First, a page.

How did people work out in the past?

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fulltilt
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How did people work out in the past?

Post by fulltilt » Wed Feb 19, 2014 9:18 am

There is certainly no shortage of options for working out now days. There are 24 hour gyms, running clubs, yoga, pilates, etc. These all seem to be really new creations.

What i want to know is what did people do to work out in the 1950s, 1960s, 1970s, ... before all of this options became available. I realize that many people had jobs that were more physical in the past, but bankers, doctors and lawyers back in the day had to do something to stay fit.

I am looking for more ways to get fit than the regular running on the hamster wheel. I am looking for more variety and potentially to save some bucks.

Ideas?

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Re: How did people work out in the past?

Post by tbradnc » Wed Feb 19, 2014 9:19 am

I remember my mom following along with Jack LaLanne on a B&W TV when I was a little boy.

My dad walked to school in the snow (uphill both ways of course).

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Re: How did people work out in the past?

Post by livesoft » Wed Feb 19, 2014 9:23 am

In high school, I trained for bike racing every morning before going to school because after school I had a job.

Later, I was at a university. They had a gym and tennis courts for students. I played racquetball about 5 times a week and also worked out on my bike.

Nowadays, I simply do pull-ups and push-ups at home and go running. I play basketball outdoors at lunch time. No gym nor treadmills involved at all.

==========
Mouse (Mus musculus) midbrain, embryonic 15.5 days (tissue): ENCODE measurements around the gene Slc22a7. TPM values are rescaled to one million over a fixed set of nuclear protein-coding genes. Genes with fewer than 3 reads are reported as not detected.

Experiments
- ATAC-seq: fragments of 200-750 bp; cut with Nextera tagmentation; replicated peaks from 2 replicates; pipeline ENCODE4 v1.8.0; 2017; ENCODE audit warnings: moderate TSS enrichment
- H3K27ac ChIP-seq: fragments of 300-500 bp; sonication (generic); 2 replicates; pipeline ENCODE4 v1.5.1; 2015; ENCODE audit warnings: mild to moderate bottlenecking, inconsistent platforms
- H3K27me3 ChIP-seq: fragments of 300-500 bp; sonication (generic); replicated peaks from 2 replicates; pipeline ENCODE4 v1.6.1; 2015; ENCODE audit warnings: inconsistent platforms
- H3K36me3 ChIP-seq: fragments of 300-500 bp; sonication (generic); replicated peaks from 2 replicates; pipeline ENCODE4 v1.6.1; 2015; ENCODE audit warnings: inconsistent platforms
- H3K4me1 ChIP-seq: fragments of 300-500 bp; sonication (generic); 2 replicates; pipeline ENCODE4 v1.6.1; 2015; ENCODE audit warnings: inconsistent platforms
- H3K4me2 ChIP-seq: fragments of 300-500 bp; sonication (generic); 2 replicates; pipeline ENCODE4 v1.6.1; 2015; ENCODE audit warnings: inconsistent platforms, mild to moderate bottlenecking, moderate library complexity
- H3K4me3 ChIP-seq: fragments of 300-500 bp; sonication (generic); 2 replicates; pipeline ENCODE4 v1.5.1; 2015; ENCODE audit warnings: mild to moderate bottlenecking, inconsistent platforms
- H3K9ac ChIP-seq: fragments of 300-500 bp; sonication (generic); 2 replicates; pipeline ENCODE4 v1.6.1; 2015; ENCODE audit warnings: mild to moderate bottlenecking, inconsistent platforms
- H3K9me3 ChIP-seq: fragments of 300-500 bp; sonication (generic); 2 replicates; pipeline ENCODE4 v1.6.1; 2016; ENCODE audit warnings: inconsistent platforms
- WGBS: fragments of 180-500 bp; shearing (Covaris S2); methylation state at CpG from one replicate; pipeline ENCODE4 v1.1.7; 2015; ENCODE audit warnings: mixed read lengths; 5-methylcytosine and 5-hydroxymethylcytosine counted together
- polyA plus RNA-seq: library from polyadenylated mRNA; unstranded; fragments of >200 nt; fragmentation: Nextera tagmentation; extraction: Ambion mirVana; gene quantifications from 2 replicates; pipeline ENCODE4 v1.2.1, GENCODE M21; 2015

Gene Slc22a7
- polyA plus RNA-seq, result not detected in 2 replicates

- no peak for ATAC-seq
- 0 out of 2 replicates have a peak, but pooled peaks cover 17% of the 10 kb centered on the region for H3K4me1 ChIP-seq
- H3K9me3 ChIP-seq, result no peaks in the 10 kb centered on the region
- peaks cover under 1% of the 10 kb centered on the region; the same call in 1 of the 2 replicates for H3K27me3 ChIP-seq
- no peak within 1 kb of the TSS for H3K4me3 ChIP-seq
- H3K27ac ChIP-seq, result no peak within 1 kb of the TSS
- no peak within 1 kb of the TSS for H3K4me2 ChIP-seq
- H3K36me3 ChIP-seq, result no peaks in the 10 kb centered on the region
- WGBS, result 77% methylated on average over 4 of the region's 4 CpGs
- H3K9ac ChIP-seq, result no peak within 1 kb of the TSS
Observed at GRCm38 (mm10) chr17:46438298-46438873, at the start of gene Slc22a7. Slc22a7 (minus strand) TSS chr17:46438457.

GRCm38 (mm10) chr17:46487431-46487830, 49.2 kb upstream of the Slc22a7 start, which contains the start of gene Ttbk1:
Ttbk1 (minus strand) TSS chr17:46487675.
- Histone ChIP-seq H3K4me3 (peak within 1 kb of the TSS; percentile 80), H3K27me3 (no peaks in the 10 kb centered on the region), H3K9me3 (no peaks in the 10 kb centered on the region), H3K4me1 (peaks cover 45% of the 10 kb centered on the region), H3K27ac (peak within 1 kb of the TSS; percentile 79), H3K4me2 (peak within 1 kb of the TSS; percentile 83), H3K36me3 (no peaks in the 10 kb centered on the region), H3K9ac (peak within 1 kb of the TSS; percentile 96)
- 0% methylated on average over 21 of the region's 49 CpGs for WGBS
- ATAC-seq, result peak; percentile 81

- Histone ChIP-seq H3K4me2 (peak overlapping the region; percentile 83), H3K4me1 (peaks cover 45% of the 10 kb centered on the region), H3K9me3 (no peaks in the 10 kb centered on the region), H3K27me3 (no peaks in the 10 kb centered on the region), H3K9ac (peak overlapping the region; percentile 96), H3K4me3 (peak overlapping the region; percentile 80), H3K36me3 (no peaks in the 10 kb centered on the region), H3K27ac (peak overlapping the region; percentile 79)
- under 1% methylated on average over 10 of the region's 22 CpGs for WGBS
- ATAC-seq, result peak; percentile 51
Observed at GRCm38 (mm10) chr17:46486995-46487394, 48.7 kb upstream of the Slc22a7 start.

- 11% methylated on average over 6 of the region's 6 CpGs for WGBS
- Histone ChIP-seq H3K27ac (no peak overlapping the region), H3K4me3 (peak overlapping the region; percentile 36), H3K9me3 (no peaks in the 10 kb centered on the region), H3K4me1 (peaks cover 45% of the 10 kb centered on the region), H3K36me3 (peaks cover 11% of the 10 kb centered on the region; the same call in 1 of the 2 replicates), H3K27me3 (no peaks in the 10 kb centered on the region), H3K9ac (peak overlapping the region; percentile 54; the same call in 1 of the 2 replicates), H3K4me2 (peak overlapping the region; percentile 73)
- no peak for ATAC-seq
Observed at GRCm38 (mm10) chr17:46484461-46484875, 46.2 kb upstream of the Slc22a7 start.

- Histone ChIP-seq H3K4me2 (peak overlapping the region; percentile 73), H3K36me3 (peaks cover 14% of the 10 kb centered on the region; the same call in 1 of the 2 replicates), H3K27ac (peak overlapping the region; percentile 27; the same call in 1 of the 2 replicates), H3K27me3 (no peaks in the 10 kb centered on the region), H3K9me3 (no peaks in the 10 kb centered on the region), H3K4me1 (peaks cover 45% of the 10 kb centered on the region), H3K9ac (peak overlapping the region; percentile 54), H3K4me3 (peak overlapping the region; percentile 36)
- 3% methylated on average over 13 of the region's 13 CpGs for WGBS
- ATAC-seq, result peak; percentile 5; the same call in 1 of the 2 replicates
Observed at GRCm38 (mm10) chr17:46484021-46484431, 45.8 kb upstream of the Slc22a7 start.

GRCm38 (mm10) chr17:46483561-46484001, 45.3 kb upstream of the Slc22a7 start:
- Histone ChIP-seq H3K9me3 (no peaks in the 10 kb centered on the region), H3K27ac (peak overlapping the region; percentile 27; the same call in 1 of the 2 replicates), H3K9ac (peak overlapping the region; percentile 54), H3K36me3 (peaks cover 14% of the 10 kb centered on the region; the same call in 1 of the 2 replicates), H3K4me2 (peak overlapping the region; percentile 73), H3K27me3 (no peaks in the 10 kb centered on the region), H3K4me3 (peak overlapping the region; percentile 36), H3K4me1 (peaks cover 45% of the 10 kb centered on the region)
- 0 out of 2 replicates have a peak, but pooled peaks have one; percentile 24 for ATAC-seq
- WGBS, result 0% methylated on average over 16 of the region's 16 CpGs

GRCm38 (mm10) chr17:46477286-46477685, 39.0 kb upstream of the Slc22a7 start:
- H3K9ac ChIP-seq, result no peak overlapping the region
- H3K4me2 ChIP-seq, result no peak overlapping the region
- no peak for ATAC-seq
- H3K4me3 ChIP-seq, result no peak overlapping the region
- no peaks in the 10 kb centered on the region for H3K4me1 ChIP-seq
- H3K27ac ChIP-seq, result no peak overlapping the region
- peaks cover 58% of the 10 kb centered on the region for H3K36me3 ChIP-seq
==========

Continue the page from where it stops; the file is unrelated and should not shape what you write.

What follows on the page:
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Re: How did people work out in the past?

Post by SGM » Wed Feb 19, 2014 9:40 am

As a teenager, I had access to weights at a friends house in the summer and walking distance to the basketball court. I worked out with the wrestling coach and a wrestler one spring and they just about killed me, but I became strong enough not to be pushed around on the varsity basketball court. I remember running through the streets as the oval track seemed boring. There were few people running in the streets outside of the cross country team. People looked at you as if you were a little odd. Jogging wasn't a term used. I bought a used taped up set of ankle weights that enabled me to improve my vertical jump so that I could dunk. I don't recall seeing Nautilus machines until after graduating from college.

The guys at the better funded and enlightened public schools, basketball camps and private school powerhouse teams had more organized workouts. I remember Thomforde , later of Princeton, scissor jumping with a huge amount of weight on a bar with a towel padding his neck. Also, many coaches and players mistakenly thought that weight lifting would permanently harm one's shooting ability. Not so. Coach would not let us drink water and said, "Chew on your tongue."

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Re: How did people work out in the past?

Post by nisiprius » Wed Feb 19, 2014 9:42 am

There have probably been ups and downs.

The "physical culture" movement dates from the late 1800s. In the 1930s, a rather amazing entrepreneur named Bernarr Macfadden started a publishing empire that blurred the boundaries of fitness and soft porn and founded one of the schlockiest newspapers ever, the New York Graphic. The Titanic famously had a gymnasium full of reasonably modern-looking exercise machines including "an electric camel, an electric horse, cycling machines and a rowing machine. Tickets, priced one shilling, were available from the purser and entitled first class passengers to one session in this facility."